I’ve been pretty quiet over here for a while, but I’ve been working on a few things and now I can share them all with you! I’ll try to go here in the order of what I suspect most of my readers will care about ;)
Warlords of Draenor Alpha
Squee I’m one of the cool kids
I’m in! I’ll be bringing you all the healing news that’s fit to print from the Alpha, just as soooon as I get it downloaded and set up! I’ll probably be focusing first on Resto Shaman news, since that’s the class I’m most established in, but I’ll do my best to think of things to write about every class so that none of you feel left out (except for you dirty DPSers who randomly read my blog ;) )
If you also are on the alpha, and want to chat, I’ll be Dayani on Alliance side and I’m already set up as Hordeyani on Horde side – I think only the one server is available right now, Lost Isles, so that’s where I’ll be. I’ll be looking to spend some time there this weekend; I’d love to hang out and hear some of your thoughts on the changes in progress.
This past weekend I also finished my long-standing but previously neglected goal of reaching 9/9 Gold Challenge Mode dungeons on each of my five healing characters. It was nowhere near as grueling as my Proving Grounds challenge, and frankly it wasn’t as satisfying, but I did have a great time hanging out with some new and some old friends throughout the whole process. I owe a great deal of gratitude, and probably beer, to Arielle of The Inconspicuous Bear, as well as Serrinne (whose lovely presence graces Twitter here daily), for organising, leading, and fun-ifying the Challenge Mode project :)
The lovely, lively ladies of Healiocentric showing off their great new gear:
Marjaneh, HPal; Hamera, Mistweaver; Dayani, RSham; Peshka, Disc Priest; Aiea, Resto Druid
I won’t be writing a multi-class guide to Challenge Modes, because I don’t feel that my experiences were particularly valuable to players who want guides, let alone need guides. Arielle is so pro, it basically didn’t matter what I did so long as I stayed behind the bear butt :P But I’m happy to answer questions and give advice just as I did with my Proving Grounds post, so if you have anything to ask, just leave a comment!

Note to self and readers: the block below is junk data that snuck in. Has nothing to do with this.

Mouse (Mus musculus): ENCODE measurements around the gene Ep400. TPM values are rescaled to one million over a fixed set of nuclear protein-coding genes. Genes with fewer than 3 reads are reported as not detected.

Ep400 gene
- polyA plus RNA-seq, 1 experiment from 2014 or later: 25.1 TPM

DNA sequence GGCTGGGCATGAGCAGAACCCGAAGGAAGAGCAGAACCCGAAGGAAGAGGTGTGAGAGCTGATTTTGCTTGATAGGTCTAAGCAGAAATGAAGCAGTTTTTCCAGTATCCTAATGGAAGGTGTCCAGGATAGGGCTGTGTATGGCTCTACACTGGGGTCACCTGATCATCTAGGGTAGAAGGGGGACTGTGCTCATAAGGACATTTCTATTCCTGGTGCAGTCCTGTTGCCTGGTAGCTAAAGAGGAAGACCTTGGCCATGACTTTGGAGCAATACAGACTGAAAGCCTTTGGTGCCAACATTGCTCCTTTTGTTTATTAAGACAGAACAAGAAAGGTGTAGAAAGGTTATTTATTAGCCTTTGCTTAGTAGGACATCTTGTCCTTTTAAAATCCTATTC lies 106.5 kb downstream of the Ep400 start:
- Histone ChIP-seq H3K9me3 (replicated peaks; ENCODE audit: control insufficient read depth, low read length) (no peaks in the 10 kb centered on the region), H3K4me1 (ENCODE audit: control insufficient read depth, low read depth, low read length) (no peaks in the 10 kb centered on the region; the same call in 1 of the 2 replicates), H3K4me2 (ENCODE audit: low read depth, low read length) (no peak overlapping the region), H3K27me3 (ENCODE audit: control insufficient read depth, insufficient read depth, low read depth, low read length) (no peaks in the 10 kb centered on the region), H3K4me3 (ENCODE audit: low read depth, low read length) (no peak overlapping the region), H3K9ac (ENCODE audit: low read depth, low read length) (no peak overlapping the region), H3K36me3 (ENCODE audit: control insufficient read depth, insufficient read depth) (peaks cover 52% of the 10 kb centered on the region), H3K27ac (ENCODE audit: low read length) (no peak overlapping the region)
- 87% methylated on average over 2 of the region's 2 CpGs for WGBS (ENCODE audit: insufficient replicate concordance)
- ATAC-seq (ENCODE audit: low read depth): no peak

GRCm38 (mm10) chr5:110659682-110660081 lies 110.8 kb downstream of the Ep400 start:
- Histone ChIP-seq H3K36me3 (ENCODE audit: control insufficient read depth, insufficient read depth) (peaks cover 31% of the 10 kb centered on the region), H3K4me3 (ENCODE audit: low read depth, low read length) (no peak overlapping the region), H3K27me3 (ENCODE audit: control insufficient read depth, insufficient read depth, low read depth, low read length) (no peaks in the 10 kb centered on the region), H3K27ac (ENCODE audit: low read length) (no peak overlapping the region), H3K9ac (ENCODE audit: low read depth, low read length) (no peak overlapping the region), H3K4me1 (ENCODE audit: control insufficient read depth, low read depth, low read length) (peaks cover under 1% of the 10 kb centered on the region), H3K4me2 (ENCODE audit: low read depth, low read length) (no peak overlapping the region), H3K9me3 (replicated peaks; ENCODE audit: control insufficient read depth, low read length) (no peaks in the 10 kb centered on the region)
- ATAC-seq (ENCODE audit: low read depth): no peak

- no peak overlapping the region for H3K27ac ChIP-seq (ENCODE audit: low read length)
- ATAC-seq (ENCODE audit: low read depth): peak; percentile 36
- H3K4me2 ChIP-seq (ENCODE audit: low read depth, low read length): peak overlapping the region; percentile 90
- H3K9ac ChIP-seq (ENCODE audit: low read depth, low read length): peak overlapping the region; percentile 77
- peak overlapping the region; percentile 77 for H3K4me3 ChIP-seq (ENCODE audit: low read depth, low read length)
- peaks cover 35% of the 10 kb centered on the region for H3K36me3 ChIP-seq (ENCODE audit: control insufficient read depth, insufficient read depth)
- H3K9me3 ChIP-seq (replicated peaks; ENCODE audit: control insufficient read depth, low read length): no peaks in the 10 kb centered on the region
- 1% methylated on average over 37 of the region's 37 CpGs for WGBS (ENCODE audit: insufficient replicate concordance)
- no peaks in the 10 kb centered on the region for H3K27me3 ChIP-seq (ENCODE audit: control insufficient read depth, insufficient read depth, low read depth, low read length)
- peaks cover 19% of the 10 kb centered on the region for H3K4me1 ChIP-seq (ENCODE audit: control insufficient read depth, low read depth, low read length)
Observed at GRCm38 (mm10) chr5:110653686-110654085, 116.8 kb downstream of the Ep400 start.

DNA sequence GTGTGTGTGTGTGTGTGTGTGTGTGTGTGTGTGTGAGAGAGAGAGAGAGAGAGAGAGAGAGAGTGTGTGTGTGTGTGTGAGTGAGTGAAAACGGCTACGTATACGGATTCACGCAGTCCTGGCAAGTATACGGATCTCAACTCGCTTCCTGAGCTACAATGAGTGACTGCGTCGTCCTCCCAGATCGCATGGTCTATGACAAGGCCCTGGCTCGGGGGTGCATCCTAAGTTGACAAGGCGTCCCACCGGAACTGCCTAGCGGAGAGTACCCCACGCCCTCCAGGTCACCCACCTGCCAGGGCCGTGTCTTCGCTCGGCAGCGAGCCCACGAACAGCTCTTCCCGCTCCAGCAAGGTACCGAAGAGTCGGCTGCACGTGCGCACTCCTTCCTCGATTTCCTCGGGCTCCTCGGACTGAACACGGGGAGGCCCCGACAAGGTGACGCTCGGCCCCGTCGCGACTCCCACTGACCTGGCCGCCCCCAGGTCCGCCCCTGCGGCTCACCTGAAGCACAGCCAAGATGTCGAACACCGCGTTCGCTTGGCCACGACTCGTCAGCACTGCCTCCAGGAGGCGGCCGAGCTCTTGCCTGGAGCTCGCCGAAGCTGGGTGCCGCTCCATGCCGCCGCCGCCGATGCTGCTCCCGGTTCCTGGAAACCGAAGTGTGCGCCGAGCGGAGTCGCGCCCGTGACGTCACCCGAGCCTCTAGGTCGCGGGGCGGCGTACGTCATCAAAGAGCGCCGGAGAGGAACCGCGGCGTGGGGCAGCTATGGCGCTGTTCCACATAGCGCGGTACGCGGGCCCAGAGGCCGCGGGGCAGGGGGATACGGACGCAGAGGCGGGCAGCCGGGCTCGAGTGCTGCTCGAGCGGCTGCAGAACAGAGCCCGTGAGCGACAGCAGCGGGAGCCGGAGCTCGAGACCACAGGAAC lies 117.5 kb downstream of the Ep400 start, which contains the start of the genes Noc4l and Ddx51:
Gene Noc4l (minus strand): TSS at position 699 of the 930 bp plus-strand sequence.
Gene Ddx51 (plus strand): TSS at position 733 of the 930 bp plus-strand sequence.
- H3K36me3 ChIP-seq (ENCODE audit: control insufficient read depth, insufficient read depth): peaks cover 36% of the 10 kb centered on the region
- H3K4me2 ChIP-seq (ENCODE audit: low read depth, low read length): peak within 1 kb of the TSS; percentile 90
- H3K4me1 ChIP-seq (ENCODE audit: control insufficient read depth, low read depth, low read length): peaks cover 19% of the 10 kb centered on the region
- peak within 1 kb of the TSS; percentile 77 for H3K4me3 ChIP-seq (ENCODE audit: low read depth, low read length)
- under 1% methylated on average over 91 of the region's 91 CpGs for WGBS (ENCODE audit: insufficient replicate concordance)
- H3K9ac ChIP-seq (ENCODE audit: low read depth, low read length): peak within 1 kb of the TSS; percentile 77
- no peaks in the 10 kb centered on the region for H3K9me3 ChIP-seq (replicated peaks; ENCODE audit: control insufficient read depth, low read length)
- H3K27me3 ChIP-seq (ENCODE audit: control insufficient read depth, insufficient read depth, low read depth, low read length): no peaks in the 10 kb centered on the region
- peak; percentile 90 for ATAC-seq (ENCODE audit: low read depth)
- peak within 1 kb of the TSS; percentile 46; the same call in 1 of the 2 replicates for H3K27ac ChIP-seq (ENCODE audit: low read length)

And if you were hoping to do Challenge Modes yourself, don’t forget to check out Hamlet’s video guides playlist, all from a healing perspective. Eventually, Arielle and Serrinne will run every single person on the planet through these CMs, so you’d better be prepared! :D
And in other news, I’ve finally reached level 50 on my Esper in WildStar! This means it’s time for raid attunement, which entails doing all of the group content and actually performing well. It’ll be a good project for getting the hang of Esper healing, and you can be sure that some of that process will end up here in some form of commentary.
Still super cute, even though she’s a certified bad-ass.
The WildStar leveling process has been … an interesting experience. I hate leveling – because it represents the longest block of time I have to spend outside of a healing role, and you all know by now how I feel about that. WildStar was a real love-hate relationship for this process (whereas usually, I just hate, with the white-hot fury of a million Eldan Power Supplies). I have complicated feelings on the topic, and I’ll just briefly comment for now.